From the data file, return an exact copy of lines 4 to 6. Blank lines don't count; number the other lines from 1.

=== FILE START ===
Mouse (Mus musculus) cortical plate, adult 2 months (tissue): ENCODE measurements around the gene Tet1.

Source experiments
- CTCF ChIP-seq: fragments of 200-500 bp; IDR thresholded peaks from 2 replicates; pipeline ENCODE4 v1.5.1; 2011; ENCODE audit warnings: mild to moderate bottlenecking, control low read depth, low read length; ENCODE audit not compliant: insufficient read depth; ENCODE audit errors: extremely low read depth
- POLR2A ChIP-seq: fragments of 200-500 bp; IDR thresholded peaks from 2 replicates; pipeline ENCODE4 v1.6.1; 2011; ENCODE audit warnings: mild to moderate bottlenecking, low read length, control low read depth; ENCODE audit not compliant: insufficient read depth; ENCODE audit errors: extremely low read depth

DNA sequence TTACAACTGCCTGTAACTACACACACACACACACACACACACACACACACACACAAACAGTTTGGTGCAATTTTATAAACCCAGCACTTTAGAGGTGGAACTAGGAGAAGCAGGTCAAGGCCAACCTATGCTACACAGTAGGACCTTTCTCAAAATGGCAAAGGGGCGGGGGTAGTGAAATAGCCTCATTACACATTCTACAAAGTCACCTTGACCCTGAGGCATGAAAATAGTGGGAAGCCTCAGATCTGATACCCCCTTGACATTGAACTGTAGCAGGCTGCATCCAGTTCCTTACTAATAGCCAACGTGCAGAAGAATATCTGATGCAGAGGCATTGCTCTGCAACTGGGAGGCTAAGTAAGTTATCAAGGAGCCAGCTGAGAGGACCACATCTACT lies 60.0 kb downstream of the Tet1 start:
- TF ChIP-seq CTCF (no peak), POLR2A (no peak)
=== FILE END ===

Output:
- POLR2A ChIP-seq: fragments of 200-500 bp; IDR thresholded peaks from 2 replicates; pipeline ENCODE4 v1.6.1; 2011; ENCODE audit warnings: mild to moderate bottlenecking, low read length, control low read depth; ENCODE audit not compliant: insufficient read depth; ENCODE audit errors: extremely low read depth

DNA sequence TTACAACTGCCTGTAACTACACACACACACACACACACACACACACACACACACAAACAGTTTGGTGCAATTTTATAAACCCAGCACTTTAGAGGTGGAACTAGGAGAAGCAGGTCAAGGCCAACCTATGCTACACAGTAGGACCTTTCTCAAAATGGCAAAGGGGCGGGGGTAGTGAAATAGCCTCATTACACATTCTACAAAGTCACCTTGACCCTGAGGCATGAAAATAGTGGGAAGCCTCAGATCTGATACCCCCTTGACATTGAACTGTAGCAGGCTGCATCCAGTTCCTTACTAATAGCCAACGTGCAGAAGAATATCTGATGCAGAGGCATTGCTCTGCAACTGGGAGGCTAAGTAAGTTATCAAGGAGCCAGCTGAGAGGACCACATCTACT lies 60.0 kb downstream of the Tet1 start:
- TF ChIP-seq CTCF (no peak), POLR2A (no peak)